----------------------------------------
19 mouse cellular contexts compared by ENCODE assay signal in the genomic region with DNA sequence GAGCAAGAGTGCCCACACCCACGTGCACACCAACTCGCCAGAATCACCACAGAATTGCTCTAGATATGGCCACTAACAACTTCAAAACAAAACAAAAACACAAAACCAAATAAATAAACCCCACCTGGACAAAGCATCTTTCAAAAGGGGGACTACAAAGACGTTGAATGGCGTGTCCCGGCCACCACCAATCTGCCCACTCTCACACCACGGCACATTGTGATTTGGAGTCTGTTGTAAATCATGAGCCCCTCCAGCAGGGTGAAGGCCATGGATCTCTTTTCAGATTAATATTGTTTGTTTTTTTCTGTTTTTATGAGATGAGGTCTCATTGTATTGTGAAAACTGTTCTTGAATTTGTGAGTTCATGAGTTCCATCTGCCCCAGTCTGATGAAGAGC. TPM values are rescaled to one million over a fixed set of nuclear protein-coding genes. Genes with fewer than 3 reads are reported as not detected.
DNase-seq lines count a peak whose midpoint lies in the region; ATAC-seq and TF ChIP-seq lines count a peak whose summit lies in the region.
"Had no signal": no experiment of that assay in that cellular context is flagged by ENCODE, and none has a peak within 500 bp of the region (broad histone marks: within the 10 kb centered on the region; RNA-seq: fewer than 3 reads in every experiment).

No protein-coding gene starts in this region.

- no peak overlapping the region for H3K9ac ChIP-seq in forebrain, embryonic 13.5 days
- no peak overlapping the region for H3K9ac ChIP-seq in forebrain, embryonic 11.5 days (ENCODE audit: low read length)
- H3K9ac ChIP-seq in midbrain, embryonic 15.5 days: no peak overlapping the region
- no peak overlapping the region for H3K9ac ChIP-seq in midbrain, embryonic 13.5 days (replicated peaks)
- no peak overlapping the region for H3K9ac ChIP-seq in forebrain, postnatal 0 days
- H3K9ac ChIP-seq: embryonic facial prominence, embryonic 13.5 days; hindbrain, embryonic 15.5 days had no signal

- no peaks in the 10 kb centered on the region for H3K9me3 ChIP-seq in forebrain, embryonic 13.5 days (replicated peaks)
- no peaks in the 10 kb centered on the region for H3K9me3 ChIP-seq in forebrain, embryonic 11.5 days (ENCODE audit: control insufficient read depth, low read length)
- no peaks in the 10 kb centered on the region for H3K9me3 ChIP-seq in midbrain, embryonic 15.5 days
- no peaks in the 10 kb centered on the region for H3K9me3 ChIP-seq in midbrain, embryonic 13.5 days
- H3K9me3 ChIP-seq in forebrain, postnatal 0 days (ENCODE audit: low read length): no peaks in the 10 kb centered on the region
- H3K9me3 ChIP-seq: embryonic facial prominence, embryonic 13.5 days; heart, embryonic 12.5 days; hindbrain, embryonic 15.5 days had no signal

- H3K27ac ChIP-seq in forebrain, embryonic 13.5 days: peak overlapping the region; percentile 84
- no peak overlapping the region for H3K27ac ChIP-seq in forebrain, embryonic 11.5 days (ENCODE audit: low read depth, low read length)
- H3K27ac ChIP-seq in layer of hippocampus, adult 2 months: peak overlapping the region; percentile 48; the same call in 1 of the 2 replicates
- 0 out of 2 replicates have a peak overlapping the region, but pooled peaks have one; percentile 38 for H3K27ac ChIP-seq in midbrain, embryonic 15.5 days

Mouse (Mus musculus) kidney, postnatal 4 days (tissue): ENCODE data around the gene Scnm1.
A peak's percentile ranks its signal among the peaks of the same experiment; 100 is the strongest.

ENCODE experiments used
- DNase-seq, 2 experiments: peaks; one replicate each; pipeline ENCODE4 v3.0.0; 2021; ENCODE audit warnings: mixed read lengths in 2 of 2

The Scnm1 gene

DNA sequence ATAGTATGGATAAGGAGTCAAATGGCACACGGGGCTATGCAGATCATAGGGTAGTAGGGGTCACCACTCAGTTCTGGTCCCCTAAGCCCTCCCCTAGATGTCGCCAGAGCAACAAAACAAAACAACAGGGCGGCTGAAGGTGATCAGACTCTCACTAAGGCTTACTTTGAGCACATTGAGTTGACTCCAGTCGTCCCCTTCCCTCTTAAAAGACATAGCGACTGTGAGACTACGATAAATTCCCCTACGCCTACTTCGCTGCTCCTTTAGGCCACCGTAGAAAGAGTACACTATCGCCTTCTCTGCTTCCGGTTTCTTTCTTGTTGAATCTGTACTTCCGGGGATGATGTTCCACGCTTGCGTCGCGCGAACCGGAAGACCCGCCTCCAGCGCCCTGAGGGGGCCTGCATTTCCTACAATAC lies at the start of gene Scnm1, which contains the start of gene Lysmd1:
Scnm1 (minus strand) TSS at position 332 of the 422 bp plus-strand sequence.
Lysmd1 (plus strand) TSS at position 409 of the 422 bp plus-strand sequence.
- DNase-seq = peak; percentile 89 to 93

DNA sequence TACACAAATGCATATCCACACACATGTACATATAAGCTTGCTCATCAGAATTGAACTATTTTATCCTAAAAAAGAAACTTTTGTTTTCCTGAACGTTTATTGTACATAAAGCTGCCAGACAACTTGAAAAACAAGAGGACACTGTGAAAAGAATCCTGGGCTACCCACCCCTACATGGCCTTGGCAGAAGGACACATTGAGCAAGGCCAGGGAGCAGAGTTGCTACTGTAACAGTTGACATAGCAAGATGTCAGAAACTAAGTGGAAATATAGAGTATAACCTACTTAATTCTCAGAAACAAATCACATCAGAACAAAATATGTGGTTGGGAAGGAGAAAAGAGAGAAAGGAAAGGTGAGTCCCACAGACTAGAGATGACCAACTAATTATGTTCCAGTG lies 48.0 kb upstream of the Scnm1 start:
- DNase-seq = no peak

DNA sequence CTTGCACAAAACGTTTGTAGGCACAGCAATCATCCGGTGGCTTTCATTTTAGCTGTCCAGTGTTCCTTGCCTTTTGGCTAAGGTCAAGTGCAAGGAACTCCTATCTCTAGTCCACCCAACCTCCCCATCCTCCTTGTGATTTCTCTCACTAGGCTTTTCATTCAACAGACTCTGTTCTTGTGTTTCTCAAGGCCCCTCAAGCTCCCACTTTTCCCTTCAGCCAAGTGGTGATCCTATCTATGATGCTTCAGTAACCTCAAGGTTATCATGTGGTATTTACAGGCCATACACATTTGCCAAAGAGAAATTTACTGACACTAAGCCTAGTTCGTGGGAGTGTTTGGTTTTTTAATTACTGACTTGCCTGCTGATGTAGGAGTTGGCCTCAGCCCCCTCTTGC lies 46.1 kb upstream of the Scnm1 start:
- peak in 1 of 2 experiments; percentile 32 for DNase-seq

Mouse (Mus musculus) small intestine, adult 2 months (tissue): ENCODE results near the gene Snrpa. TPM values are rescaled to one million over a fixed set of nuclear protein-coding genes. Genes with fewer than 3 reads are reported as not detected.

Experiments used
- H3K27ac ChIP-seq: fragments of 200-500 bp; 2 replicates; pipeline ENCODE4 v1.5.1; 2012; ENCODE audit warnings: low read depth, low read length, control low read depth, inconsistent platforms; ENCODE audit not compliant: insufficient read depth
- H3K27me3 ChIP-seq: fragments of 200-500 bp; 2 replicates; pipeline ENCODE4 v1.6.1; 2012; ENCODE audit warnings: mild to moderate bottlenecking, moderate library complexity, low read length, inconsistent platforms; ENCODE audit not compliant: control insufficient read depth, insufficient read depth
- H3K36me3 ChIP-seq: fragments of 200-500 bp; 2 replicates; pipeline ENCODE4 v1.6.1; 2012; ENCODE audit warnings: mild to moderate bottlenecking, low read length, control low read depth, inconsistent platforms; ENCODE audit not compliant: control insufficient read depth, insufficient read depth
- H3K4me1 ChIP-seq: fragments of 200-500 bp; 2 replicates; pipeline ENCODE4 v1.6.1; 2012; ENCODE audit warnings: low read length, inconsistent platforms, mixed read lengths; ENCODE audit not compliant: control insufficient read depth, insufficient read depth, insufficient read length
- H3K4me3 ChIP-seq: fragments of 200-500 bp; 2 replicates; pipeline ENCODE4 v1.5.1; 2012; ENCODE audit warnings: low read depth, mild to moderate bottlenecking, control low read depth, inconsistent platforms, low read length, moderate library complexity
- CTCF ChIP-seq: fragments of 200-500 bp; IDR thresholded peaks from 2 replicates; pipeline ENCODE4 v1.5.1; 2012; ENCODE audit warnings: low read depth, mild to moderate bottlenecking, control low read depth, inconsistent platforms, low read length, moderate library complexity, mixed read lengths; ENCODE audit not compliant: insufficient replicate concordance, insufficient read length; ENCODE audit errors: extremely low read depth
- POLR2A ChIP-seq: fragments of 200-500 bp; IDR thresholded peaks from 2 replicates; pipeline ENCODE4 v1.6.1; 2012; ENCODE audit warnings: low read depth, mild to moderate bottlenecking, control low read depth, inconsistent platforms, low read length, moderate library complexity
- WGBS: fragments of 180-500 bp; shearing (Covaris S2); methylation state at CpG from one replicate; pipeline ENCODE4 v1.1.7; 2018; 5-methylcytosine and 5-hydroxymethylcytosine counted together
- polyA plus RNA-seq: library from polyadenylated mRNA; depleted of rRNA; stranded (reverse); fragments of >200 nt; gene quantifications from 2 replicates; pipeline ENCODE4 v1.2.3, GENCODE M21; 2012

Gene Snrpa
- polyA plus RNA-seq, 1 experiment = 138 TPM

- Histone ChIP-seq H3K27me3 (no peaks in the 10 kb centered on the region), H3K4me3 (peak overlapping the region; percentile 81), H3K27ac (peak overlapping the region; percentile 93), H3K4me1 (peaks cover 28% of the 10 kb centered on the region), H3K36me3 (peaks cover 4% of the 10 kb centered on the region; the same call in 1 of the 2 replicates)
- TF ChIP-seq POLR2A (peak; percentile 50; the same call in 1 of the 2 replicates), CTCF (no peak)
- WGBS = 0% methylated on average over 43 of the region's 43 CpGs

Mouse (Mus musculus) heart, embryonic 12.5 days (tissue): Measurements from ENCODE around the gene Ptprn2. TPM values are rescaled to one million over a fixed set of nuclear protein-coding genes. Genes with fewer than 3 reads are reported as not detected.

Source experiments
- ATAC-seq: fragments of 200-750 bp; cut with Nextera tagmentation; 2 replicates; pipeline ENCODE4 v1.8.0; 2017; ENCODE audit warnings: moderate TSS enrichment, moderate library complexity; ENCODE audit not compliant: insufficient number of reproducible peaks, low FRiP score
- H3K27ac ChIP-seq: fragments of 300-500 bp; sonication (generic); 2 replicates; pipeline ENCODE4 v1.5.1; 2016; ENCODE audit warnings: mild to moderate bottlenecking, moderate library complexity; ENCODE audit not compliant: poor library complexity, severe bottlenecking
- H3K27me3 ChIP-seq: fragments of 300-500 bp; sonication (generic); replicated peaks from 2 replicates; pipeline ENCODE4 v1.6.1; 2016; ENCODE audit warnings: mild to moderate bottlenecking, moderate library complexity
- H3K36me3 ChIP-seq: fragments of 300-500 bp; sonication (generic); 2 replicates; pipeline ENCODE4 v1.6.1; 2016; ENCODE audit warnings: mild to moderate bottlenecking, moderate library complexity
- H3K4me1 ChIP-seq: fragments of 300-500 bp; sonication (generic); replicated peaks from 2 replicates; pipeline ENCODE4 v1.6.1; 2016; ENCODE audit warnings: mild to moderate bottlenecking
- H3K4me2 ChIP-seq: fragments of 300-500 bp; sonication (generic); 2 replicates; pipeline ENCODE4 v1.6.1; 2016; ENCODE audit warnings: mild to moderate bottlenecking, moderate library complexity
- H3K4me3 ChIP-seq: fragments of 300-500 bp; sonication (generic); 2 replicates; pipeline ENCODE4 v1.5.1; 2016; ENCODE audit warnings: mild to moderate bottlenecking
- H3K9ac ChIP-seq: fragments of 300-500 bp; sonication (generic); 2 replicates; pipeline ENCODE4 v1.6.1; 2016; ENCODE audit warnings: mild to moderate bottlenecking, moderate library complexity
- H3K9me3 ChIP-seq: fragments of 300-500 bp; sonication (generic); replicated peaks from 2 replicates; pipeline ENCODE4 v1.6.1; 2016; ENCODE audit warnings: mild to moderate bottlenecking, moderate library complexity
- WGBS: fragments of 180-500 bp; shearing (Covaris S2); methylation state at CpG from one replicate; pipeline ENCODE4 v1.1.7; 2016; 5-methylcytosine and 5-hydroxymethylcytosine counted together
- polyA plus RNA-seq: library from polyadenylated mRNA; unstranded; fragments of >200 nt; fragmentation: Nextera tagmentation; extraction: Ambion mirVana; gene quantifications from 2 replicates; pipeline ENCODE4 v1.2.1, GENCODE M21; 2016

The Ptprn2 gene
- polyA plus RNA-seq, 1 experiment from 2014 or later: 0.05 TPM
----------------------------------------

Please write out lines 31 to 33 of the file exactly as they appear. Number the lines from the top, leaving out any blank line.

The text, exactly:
- DNase-seq = no peak

DNA sequence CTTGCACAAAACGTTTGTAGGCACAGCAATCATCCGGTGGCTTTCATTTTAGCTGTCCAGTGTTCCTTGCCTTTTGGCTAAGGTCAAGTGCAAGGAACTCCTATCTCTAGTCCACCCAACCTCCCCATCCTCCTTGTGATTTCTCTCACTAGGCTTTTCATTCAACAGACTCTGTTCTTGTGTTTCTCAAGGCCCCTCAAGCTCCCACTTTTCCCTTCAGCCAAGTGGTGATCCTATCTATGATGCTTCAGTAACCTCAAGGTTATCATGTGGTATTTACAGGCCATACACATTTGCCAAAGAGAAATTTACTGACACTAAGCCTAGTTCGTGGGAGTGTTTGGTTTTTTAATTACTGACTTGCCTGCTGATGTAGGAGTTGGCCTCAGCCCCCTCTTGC lies 46.1 kb upstream of the Scnm1 start:
- peak in 1 of 2 experiments; percentile 32 for DNase-seq